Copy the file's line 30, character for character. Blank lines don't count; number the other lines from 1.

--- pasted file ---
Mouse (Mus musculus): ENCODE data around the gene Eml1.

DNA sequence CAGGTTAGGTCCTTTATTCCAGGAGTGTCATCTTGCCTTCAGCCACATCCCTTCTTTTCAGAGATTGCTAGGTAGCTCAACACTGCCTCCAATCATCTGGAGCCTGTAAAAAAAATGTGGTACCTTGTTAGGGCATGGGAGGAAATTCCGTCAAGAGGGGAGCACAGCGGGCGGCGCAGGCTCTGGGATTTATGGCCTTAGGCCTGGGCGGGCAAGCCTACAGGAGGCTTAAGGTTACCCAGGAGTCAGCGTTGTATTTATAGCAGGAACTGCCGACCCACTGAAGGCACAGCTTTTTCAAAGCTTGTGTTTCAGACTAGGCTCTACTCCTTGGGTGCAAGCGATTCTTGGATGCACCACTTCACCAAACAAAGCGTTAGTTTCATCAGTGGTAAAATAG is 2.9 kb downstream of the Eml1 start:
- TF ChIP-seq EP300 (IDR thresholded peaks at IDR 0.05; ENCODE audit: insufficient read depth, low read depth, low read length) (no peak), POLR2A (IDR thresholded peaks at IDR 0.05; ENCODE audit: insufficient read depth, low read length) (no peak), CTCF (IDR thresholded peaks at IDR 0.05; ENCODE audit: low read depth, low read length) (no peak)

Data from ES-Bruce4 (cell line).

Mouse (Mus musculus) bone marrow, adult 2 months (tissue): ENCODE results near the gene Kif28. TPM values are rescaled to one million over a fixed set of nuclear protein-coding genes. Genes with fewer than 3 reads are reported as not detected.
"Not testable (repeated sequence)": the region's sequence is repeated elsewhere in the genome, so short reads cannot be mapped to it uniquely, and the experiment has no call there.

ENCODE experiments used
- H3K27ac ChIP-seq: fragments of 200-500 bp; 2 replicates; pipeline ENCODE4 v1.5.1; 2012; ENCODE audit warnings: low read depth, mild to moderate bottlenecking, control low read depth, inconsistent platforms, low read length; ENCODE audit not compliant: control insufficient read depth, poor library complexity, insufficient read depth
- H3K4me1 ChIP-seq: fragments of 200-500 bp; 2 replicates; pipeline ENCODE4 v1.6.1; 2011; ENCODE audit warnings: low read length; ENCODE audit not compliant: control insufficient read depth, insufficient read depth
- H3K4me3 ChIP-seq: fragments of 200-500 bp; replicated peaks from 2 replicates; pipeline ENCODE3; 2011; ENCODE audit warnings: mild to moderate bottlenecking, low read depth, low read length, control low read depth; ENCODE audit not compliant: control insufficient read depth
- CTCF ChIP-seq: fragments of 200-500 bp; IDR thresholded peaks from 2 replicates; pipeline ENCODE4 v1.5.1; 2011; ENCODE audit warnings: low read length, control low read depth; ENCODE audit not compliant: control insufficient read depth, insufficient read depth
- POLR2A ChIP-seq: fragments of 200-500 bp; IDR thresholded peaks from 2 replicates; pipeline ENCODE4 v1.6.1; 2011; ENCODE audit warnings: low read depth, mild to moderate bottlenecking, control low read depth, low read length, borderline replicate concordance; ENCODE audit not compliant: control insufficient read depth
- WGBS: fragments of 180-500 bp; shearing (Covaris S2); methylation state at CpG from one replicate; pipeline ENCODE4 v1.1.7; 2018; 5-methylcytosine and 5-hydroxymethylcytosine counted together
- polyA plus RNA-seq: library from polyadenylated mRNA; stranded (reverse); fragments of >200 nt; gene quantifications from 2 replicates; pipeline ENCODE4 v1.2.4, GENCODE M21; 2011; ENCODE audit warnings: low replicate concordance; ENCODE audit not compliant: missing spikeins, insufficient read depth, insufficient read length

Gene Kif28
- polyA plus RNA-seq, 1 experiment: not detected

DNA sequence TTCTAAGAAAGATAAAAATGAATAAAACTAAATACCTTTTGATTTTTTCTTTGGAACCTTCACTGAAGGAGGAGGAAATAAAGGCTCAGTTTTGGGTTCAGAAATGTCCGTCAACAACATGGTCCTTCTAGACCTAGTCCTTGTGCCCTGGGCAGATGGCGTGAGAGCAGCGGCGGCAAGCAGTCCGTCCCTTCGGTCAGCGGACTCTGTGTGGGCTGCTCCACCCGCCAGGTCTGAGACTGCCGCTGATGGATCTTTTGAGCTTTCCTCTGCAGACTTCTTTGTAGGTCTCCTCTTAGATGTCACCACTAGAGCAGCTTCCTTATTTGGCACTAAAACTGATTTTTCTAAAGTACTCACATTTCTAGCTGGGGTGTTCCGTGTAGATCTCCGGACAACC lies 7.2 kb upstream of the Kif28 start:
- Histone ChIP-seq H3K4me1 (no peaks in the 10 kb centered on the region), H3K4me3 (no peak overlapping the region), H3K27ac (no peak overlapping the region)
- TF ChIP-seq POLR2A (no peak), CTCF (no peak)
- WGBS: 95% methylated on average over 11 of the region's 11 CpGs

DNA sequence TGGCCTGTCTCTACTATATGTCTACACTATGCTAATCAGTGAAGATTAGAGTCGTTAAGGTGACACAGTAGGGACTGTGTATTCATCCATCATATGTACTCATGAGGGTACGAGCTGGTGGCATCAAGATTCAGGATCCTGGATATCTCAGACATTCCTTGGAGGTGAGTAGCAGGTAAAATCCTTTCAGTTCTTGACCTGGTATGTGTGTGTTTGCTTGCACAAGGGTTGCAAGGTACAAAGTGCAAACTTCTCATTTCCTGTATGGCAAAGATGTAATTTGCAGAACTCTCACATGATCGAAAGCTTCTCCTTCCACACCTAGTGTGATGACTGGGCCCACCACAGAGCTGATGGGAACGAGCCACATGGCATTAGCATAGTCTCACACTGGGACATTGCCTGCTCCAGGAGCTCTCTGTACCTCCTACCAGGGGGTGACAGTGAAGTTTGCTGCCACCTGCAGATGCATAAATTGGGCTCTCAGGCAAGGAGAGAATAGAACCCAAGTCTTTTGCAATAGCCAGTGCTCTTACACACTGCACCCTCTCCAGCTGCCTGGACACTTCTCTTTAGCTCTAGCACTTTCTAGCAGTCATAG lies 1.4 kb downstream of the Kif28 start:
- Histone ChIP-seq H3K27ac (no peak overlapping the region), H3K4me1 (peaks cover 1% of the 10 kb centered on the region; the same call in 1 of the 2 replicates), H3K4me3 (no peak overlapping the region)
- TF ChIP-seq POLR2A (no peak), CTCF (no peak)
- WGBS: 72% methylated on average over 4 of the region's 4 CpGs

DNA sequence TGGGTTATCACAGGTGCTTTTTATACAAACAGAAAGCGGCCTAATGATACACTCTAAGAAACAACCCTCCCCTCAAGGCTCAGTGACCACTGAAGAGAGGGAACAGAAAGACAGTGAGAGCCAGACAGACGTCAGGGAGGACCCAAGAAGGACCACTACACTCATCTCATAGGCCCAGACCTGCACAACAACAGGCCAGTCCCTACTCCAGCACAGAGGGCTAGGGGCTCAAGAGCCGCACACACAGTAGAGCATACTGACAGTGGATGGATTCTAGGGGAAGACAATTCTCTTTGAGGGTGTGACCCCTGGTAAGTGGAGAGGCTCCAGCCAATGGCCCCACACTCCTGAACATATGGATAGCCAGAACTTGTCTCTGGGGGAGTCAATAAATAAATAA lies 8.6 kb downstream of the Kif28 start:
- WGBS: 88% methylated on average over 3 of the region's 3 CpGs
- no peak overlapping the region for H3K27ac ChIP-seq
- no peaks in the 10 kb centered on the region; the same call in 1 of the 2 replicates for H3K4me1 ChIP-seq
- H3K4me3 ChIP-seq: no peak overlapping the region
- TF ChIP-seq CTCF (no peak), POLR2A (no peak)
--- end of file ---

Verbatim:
- TF ChIP-seq CTCF (no peak), POLR2A (no peak)